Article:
"And the oscar goes to..."I am not a fan of Oscars. I never really care about them. I never forgive them for giving Oscar to Cher instead of Glenn Close in 1988. Heck, they give Best Picture nomination for "The Theory of Everything" instead of "Interstellar". Really, Oscar? But there were some days where The Academy gave the Oscar to the right people. The most memorable one is when "Shakespeare in Love" was the winner of Best Picture in 1999. Just kidding, I still realize that some of my favorite films are the winners of Oscar and I'm grateful of that.
Enough for the
Best Picture: The Sound of Music (Robert Wise, 1965)
Initially, I picked "Titanic" for this category. But another blog had listed me before I did, so I took "The Sound of Music" as the replacement.
As a seven-year-old kid, I didn't like this film. I felt that it was too long. But as I matured a little, I enjoyed the songs, the story, the choreography, and the scenery of Alpen and Austria. I love this film so much that at some point in my life, I remembered all the song's lyrics and their order.
I still feel that 174 minutes is too long for a film's duration. I don't like the second part of this film because it's not as exciting as the first part and it's too dramatic for my liking. But without the second part, the viewers would be left hanging without knowing the fate of Maria and Captain von Trapp. Although I don't really like the second part, it isn't really bad. We can see how the situation changes in Austria after it's occupied by Hitler and the dilemma of the von Trapps. I also can not think any scene in the first part that deserves to be cut. In the end of the day, I understand why The Sound of Music needs 174 minutes to entertain some of us.
Best Animated Film: WALL-E (Andrew Stanton, 2008)
What will you get if you mix comedy, romance, dystopia, post-apocalypse, and sci-fi together? You get the most loveable robot and one of the best works from Disney-Pixar!
I must admit that Wall-E doesn't have many symbolism like Miyazaki's films. But WALL-E is a very heartwarming film that contains a little homage and social message. The captains are fatter by the predecessor from time to time. The personality of Captain B. McCrea is also an indication that most of the captains are not really in charge because the work is handled by an auto system. Some people in Axiom don't even realize the beauty of outer space. In short, the excessive use of technology can blind us from knowledge, health, and simple things that are actually beautiful. I'm not saying that we should lessen innovation, but we have to be careful so that technology isn't the one who controls us.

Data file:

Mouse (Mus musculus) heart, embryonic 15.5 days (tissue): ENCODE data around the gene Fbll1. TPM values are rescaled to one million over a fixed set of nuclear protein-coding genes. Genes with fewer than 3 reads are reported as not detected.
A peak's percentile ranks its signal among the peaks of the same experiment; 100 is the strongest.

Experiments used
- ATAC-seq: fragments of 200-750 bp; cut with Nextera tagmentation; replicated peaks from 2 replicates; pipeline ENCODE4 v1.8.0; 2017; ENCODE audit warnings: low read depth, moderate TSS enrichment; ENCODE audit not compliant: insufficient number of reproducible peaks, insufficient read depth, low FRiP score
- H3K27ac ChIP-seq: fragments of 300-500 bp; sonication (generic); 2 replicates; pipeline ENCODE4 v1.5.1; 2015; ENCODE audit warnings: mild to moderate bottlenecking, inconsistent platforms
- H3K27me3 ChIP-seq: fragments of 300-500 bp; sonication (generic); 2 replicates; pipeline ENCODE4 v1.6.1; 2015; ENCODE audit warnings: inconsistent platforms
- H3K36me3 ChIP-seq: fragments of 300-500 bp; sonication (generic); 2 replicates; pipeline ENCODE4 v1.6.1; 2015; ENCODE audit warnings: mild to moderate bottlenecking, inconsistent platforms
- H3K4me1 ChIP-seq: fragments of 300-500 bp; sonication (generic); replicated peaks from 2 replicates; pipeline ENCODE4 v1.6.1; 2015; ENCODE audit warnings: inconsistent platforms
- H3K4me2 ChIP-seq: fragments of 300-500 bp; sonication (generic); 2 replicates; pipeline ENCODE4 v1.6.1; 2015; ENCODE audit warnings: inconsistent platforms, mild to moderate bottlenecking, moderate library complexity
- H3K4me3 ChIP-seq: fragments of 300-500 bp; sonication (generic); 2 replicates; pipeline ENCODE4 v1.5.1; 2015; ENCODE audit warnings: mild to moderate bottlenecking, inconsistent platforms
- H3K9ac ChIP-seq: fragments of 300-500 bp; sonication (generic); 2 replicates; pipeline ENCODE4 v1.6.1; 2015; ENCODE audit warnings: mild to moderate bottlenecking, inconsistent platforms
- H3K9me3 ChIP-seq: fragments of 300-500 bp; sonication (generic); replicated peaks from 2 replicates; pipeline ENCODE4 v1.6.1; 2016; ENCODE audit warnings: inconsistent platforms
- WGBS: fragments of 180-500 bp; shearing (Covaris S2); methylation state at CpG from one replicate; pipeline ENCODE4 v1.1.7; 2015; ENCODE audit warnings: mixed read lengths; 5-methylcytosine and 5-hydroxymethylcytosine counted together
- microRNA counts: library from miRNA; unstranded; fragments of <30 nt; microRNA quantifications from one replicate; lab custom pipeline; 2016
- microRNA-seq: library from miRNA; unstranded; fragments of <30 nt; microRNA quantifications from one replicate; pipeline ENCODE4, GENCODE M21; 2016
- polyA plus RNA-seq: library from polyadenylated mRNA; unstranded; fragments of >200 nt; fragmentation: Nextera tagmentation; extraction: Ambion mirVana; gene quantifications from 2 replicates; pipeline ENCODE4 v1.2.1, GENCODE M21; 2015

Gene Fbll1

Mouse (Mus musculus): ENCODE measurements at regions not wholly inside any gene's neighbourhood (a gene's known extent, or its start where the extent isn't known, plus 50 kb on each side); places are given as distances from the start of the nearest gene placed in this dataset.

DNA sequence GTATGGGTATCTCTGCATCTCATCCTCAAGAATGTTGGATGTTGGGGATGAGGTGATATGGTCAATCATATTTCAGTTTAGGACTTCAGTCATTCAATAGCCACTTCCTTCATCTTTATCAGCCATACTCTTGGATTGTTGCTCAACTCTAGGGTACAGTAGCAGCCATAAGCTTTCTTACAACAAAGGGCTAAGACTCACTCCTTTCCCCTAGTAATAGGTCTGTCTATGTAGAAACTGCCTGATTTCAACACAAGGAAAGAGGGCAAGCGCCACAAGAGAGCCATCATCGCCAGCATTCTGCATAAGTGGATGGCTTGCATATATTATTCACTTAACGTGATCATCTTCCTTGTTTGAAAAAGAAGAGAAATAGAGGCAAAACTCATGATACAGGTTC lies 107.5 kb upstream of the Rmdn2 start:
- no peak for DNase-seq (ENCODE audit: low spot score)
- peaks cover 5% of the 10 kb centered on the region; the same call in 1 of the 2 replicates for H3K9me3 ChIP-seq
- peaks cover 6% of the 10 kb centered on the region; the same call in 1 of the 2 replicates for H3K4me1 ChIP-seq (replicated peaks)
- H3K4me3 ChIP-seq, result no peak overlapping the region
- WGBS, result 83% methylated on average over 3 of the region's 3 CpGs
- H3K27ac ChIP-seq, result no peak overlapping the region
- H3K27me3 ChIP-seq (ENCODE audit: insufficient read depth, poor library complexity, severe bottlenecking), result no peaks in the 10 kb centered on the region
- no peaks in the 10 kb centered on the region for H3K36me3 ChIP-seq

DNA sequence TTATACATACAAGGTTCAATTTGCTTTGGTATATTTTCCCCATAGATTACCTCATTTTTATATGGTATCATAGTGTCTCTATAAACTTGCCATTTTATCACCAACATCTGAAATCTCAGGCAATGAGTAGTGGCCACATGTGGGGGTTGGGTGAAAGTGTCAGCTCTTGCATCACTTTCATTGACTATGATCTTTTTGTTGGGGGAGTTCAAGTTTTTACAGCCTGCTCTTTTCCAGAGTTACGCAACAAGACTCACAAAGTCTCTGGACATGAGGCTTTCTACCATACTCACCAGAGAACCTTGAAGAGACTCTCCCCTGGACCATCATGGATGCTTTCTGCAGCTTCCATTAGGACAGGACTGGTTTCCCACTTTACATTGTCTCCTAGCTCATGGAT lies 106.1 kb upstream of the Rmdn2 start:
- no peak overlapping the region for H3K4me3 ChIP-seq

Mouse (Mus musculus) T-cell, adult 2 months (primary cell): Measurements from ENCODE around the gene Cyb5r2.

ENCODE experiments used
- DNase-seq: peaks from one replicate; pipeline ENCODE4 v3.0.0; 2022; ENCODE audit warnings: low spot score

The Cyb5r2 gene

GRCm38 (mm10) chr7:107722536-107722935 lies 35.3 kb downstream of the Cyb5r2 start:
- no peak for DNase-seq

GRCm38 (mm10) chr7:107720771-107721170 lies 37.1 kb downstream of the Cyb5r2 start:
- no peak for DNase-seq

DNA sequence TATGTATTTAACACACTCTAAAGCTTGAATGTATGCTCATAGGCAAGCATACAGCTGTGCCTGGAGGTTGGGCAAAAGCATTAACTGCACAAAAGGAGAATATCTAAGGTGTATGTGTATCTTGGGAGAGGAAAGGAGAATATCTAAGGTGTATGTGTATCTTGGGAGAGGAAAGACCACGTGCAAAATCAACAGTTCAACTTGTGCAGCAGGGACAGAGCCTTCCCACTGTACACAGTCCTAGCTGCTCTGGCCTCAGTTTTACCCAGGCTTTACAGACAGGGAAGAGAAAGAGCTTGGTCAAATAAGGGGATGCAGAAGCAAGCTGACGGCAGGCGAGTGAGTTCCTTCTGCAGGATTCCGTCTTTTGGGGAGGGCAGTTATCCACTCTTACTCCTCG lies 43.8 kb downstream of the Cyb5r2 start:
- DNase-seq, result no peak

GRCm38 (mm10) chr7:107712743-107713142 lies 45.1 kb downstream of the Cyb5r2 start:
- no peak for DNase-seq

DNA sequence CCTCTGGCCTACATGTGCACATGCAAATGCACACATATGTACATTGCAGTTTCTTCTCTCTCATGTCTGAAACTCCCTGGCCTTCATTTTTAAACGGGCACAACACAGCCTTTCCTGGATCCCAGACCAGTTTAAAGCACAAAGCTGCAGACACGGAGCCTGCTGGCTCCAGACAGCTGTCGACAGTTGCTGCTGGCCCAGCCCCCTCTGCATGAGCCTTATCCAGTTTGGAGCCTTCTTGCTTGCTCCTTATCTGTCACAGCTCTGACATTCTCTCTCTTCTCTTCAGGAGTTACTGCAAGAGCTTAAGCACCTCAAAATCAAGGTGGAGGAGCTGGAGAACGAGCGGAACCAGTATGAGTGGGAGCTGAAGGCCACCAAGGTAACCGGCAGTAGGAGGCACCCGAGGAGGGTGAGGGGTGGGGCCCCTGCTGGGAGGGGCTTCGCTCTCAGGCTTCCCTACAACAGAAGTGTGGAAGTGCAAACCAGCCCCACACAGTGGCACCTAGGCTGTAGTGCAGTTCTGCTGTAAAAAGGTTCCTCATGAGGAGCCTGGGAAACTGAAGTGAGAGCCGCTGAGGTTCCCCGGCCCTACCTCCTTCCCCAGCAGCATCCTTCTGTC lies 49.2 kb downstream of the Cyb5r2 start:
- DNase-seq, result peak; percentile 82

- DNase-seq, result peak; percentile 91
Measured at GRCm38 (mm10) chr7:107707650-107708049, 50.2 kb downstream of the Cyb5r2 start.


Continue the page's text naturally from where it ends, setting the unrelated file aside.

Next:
There are two kinds of "ignorance" that represented in WALL-E. First, WALL-E's attitude and infatuation for EVE remind me of a little child. WALL-E doesn't have pride, great scientific knowledge, and power. WALL-E only does what is considered as good by him and the people he care. And although EVE can be hostile and impatient toward WALL-E, WALL-E still follows EVE because simply his infatuation or love for EVE. While it gives an innocent to WALL-E for this film, there's a high chance this kind of ignorance will only bring devastation in real life.
Second, people in Axiom don't give a fuck about outer space, knowledge, where they belong, and most importantly, where they came from. Heck, they don't even know they have swimming pool! They only care for...their super chairs. But I understand why ignorance is a bliss for some people. It will be quite depressing to know that your 'home' is ruined for good and nobody cares. Being knowledgeable either makes you a tortured genius or a disappointed idealist. But if a lot of those axiom people are knowledgeable, I think they can save earth even before EVE brings the plant.
Wow, I just realize that it's quite long, haha.
Best Foreign Film: The Virgin Spring (Ingmar Bergman, 1960)
When I looked the list of Best of Foreign Films winners and nominees, I was surprised that none of Kieslowski's Three Colors Trilogy, Wong Kar Wai's films and Park Chan Wook's Vengeance Trilogy got nominated for Best Foreign Film! But the most annoying for me is no nomination for "The Seventh Seal". I don't know about you, but I never heard of "The Barbarian Invasions" and "Burnt by the Sun". Once again, really, Oscar?
While I really like this film, I never truly understand the meaning and the symbolism in this film. According to wikipedia, there's an aspect of nihilism in this film. The nihilism is expressed by the apathetic (or is it sociopath?) attitude from the herdsmen. They show no remorse after they rape and rob an innocent girl.
For me, The Virgin Spring only shows that we live in a fucked up world with fucked up people. All knowledge, belief, principle, moral, and conscience become meaningless in the face of strong rage and strong desire. There are two innocent people in this film, Karin and the youngest herd. Karin is the victim of strong desire (greed and lust) while the youngest herd is the victim of strong rage and desire (to revenge). Both are simply in the wrong time, in the wrong place, and with the wrong people.
If you still say that we are the one who determines our fate and all those shits, watch this film.
Other favorite films that I can not leave:
Through a Glass Darkly (Ingmar Bergman, 1961) Best Foreign Film
Silence of the Lambs (Jonathan Demme, 1991) Best Picture
Annie Hall (Woody Allen, 1977) Best Picture
Annie Hall (Woody Allen, 1977) Best Picture
Life is Beautiful (Roberto Benigni, 1997) Best Foreign Film
Titanic (James Cameron, 1997) Best Picture
Spirited Away (Hayao Miyazaki, 2001) Best Animated Feature
Ratatouille (Brad Bird, 2007) Best Animated Feature